What is Positive Discipline?


When it comes to parenting and disciplining your children, there are many different approaches to take that will help teach your children boundaries and societally acceptable behaviors. One more recent approach that has caught the attention of many parents is the concept of positive discipline. Read on to learn about positive discipline and some tips on how to implement it into your parenting style.

The Basics

According to Dr. Jane Nelson, “Recent research tells us that children are hardwired from birth to connect with others and that children who feel a sense of connection to their community, family, and school are less likely to misbehave.” Positive discipline preaches that children can be trained to behave without the need to yell, bribe, threaten or utilize physical punishment. Instead, parents are encouraged to identify the belief behind the undesirable behavior through effective communication and problem-solving. Once the belief is discovered, it is the parent’s job to correct that behavior through encouragement (when your child is doing something positive) and discipline that teaches but is not permissive nor punitive.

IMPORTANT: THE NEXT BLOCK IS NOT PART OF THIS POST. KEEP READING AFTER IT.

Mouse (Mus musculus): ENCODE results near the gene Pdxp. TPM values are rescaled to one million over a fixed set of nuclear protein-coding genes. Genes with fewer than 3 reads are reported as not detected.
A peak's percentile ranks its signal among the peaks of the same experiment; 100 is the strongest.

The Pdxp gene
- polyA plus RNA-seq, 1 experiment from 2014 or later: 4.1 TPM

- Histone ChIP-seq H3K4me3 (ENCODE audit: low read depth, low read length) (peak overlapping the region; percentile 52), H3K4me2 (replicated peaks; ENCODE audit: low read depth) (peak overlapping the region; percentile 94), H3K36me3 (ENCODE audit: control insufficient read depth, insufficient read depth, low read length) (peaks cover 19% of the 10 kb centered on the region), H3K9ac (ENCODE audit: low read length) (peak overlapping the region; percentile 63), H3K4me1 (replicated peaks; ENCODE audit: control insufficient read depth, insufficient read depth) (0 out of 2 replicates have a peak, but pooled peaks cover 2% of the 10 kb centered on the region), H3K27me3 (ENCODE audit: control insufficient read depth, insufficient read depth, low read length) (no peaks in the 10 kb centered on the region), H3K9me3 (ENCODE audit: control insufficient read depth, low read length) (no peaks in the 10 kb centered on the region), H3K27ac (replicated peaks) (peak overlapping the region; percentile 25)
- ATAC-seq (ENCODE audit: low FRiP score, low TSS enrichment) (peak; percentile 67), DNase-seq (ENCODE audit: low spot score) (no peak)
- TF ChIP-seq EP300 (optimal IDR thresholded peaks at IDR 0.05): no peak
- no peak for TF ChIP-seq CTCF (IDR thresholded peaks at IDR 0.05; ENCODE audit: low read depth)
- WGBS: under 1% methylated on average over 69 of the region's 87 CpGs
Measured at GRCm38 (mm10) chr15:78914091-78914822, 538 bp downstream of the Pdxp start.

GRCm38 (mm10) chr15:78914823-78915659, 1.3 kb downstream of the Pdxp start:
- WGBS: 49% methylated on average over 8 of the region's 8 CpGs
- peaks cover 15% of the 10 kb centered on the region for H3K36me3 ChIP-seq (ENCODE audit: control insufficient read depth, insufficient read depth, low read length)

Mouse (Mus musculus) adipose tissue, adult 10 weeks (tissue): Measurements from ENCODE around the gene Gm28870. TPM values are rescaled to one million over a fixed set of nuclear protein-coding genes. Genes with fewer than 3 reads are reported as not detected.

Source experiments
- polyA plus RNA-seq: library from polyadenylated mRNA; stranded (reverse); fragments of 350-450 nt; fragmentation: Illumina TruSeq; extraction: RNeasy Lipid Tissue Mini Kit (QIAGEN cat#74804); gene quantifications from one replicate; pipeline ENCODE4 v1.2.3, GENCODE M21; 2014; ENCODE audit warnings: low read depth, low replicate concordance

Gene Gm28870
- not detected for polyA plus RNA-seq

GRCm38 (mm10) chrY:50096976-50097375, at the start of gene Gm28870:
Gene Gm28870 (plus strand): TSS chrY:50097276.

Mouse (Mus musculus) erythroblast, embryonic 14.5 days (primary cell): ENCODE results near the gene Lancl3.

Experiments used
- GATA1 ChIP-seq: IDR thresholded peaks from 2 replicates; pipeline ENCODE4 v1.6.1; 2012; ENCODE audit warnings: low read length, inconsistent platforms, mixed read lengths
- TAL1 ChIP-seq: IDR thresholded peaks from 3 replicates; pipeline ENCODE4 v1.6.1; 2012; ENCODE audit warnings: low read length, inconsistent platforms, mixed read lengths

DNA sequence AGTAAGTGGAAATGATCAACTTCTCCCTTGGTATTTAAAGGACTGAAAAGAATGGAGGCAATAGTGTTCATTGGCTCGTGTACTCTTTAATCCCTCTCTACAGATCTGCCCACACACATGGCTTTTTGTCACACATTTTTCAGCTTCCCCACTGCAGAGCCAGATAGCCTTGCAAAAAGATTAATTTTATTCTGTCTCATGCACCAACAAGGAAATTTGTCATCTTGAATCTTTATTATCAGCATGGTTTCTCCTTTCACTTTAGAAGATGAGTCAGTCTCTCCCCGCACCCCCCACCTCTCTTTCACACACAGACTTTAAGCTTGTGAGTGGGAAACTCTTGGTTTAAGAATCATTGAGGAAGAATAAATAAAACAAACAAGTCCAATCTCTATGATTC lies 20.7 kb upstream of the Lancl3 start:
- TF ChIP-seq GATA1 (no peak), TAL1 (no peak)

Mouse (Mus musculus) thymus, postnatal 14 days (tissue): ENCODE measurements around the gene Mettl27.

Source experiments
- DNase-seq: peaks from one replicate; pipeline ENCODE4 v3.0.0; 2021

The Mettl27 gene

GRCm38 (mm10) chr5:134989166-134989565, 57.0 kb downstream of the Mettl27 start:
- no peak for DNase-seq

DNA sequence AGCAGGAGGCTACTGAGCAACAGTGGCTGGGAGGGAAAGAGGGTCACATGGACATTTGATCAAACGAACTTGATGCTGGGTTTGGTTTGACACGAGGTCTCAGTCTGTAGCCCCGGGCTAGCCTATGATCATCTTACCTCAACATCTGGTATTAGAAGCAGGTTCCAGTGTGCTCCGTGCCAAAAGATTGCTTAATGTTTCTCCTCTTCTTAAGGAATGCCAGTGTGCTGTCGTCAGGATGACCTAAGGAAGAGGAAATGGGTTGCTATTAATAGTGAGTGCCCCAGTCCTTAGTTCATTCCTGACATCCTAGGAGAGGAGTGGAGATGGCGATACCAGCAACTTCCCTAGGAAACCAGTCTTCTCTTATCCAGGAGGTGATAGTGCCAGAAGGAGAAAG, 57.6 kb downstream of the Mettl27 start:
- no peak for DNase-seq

The Five Criteria

At the core of positive discipline are the five rules that act as the guiding principles that parents should follow when utilizing this approach. According to the Positive Discipline Association, the Five Criteria for Effective Discipline:

  1. Helps children feel a sense of connection (belonging and significance)

  2. Is mutually respectful and encouraging (kind and firm at the same time)

  3. Is effective long-term (Considers what the child is thinking, feeling, learning, and deciding about himself and his world – and what to do in the future to survive or to thrive.)

  4. Teaches important social and life skills (Respect, concern for others, problem-solving, and cooperation as well as the skills to contribute to the home, school or larger community.)

  5. Invites children to discover how capable they are (Encourages the constructive use of personal power and autonomy.)

Tips for Practicing Positive Discipline

While the internet is chock full of useful and practical tips for practicing positive discipline in your home, here are some of our favorites. Model the behavior that you want to see in your child by focusing on controlling yourself rather than controlling your child. If you suspect that your kid may be acting out due to a desire for attention, choose only to give notice to the behavior you want. Even though it may be tempting, don’t bribe your children to behave. Instead, make it a priority to spend at least 15 minutes of one on one time a day with each of your kids. In most cases, spending quality time together can be far more effective than bribes.